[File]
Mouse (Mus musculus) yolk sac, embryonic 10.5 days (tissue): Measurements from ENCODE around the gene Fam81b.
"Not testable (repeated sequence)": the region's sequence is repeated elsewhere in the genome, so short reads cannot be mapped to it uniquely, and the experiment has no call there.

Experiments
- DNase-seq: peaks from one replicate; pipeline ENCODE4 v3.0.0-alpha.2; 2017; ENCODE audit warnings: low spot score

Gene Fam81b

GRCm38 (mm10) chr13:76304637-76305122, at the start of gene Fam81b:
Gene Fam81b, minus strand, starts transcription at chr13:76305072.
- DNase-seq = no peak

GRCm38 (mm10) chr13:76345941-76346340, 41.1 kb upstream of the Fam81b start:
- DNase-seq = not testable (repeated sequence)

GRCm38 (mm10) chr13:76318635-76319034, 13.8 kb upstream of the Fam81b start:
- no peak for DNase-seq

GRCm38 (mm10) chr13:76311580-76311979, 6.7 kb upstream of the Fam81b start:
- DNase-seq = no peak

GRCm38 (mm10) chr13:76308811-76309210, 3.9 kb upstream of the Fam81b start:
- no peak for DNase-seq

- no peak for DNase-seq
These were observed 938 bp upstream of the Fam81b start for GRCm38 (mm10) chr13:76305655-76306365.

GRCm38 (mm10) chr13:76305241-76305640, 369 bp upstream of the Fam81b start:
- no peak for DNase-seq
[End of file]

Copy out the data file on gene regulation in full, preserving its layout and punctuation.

Mouse (Mus musculus) yolk sac, embryonic 10.5 days (tissue): Measurements from ENCODE around the gene Fam81b.
"Not testable (repeated sequence)": the region's sequence is repeated elsewhere in the genome, so short reads cannot be mapped to it uniquely, and the experiment has no call there.

Experiments
- DNase-seq: peaks from one replicate; pipeline ENCODE4 v3.0.0-alpha.2; 2017; ENCODE audit warnings: low spot score

Gene Fam81b

GRCm38 (mm10) chr13:76304637-76305122, at the start of gene Fam81b:
Gene Fam81b, minus strand, starts transcription at chr13:76305072.
- DNase-seq = no peak

GRCm38 (mm10) chr13:76345941-76346340, 41.1 kb upstream of the Fam81b start:
- DNase-seq = not testable (repeated sequence)

GRCm38 (mm10) chr13:76318635-76319034, 13.8 kb upstream of the Fam81b start:
- no peak for DNase-seq

GRCm38 (mm10) chr13:76311580-76311979, 6.7 kb upstream of the Fam81b start:
- DNase-seq = no peak

GRCm38 (mm10) chr13:76308811-76309210, 3.9 kb upstream of the Fam81b start:
- no peak for DNase-seq

- no peak for DNase-seq
These were observed 938 bp upstream of the Fam81b start for GRCm38 (mm10) chr13:76305655-76306365.

GRCm38 (mm10) chr13:76305241-76305640, 369 bp upstream of the Fam81b start:
- no peak for DNase-seq